Today’s focus follows closely on the tail of a conversation I had last week with my mother, who is in the steadily progressing throes of dementia. We had been talking about all sorts of things, including each of our various struggles and joys over the course of a lifetime. Our discussion deepened into the spiritual realm, as she and I always have tended to do: For a short time, I was again in the presence of the attentive, deep-seeing mind of my mother.

As we spoke, our talk moved toward our views on the end of life, and how we both believe that it should be up to any individual to choose their path out of Life, just as each of us should be allowed to choose our pathways through Life. As my mother’s health proxy, it would be up to me to help my mother if the day came when she clearly, definitively wanted “out”: Unfortunately, we live in a society that legislates against choice in this matter. I explained to my mother that although I would be mentally and emotionally prepared to help her, my hands are tied with regard to the practical application of our belief.

I realized, and articulated to my mother, that I had reached a point where the thought of her not being around was no longer an acute sense of grief or missing. Rather, I could discern within my  cells and my soul a clear divide—one compartment for sadness and one for detached awareness, softly, yet powerfully functioning in tandem. Kinesthetically, I felt this duo as a thin, vertical line through the center of my body: the plumb line of balanced acceptance.

And it is this partnership of energies that one addresses when preparing for the upcoming Fall. As we eliminate through breath and digestion, we leave space for whatever fresh foci will serve us best as the weather and mood changes. Just as I have come to a place where I have released the need to hold on to my mother, I simultaneously have taken in a new sense of spiritually mature detachment. Such is the nature of the back-and-forth “pranic pump” of Fall: let go, smooth the ground, prepare for what comes next—repeat, repeat, repeat.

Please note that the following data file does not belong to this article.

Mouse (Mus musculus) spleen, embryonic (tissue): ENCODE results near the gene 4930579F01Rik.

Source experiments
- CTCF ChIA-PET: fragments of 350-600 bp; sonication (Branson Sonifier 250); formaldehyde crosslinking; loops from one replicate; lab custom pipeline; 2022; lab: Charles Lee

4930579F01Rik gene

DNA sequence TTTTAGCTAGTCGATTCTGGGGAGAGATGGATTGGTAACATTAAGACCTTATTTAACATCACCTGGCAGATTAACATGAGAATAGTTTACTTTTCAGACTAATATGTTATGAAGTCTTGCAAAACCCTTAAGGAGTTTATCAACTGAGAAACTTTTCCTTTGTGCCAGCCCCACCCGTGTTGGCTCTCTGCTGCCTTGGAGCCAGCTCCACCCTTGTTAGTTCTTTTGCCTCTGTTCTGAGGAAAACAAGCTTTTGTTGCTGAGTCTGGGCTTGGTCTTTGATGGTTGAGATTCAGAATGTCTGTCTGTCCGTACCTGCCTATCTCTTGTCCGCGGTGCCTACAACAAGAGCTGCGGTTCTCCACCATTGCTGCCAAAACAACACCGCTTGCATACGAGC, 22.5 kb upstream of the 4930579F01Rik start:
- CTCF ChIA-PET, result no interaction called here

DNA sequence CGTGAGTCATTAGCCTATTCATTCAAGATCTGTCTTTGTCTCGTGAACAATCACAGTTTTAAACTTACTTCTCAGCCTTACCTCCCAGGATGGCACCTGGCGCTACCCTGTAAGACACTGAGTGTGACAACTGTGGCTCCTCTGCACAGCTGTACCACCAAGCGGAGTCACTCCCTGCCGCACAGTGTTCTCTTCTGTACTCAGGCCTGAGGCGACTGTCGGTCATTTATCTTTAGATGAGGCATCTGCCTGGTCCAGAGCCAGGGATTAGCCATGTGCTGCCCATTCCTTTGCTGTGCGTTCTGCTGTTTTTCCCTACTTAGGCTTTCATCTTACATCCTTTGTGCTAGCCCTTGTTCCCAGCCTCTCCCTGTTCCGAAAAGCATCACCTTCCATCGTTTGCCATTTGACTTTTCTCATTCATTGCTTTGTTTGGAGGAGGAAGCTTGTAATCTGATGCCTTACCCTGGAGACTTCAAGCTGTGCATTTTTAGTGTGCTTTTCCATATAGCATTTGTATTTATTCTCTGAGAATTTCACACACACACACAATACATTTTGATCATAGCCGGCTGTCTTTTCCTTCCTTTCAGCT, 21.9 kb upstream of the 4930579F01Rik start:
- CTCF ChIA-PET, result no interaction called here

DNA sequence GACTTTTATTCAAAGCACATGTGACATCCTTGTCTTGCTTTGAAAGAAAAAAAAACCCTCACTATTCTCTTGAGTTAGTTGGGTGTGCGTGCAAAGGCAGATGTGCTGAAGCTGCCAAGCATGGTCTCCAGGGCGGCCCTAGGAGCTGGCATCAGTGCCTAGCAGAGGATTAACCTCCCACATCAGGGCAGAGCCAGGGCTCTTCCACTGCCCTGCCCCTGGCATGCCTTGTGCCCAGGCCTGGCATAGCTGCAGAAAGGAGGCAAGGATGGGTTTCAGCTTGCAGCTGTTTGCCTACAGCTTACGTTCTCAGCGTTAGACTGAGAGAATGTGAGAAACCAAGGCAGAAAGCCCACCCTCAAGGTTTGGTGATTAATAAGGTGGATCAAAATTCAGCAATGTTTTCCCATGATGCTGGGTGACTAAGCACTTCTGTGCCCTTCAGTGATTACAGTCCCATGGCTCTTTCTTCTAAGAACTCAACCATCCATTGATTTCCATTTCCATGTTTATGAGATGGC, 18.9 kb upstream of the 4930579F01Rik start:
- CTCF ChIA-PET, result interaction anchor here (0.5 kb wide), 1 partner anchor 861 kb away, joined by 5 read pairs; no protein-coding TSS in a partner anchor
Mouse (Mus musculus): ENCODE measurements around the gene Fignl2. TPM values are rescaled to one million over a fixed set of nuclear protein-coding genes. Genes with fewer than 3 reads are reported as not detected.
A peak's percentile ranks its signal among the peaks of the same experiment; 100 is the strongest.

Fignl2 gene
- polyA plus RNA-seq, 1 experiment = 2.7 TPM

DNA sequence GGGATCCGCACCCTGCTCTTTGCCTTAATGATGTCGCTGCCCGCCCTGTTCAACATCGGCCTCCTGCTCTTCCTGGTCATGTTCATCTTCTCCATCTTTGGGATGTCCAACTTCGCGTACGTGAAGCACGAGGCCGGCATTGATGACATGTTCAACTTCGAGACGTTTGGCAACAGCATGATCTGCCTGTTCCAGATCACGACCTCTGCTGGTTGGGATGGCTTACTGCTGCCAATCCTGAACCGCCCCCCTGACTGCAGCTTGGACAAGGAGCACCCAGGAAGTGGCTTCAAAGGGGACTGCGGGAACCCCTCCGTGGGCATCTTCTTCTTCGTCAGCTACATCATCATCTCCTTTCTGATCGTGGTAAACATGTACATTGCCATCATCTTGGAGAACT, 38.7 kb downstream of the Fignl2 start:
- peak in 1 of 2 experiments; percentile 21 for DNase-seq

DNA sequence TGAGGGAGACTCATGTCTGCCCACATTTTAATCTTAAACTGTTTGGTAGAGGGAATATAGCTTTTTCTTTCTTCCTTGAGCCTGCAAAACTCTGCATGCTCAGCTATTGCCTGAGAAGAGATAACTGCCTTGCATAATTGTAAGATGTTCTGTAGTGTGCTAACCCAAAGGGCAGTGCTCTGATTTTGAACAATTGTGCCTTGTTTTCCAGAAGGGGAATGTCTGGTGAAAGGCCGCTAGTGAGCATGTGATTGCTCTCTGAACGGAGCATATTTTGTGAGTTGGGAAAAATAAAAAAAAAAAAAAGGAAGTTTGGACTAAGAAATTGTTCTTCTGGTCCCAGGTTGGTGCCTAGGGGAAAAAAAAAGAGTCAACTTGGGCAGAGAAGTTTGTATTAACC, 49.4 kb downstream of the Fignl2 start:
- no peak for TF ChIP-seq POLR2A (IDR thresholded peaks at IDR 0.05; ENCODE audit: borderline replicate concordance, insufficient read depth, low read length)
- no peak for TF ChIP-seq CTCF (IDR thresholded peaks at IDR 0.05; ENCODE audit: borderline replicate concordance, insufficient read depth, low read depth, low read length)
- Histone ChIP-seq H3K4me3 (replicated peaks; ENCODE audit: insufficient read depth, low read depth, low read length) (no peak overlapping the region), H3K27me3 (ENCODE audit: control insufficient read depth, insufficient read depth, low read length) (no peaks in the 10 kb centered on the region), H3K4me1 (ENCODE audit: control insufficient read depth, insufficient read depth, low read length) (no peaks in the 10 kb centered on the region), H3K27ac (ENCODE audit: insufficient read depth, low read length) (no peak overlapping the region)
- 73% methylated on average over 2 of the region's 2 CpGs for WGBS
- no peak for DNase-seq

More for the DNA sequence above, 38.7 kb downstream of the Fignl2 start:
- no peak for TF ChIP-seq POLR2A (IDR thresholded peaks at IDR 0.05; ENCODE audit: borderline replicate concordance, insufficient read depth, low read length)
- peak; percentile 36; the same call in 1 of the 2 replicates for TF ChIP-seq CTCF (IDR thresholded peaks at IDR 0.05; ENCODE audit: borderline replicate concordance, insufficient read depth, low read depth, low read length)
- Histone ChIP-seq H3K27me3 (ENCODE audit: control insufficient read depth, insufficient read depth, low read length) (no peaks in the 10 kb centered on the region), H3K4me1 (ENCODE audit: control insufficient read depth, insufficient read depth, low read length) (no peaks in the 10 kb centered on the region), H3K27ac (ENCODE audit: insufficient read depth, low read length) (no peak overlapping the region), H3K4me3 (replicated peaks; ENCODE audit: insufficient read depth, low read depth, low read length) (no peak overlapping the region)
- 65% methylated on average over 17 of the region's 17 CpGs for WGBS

In order to awaken your body and mind to the processes of elimination, try the following short routine. If you practice the set for 40 days, it will carry you into the autumnal season healthy and ready for any changes that may arrive with Fall. Begin with a brisk round of arm shaking, rubbing, and gentle pummeling: include the armpits, shoulders, elbows, wrists, hands, and fingers. Spend about 2 minutes tending to this thorough stimulation of the Lung and Large Intestine meridians that run through the arms.

Next, with whatever fingertips feel natural, start to tap up and down along the sides of the nose. After about 30 seconds of this, begin pinching and releasing the soft fleshy webbing between the thumb and index finger on both hands: Do each side for about 30 seconds. Finish this tweaking of the organ system by tucking the index fingertips inside their respective thumb tips: Flick the index finger outward, as if sending a crumb away. Continue this flicking for about 30 seconds.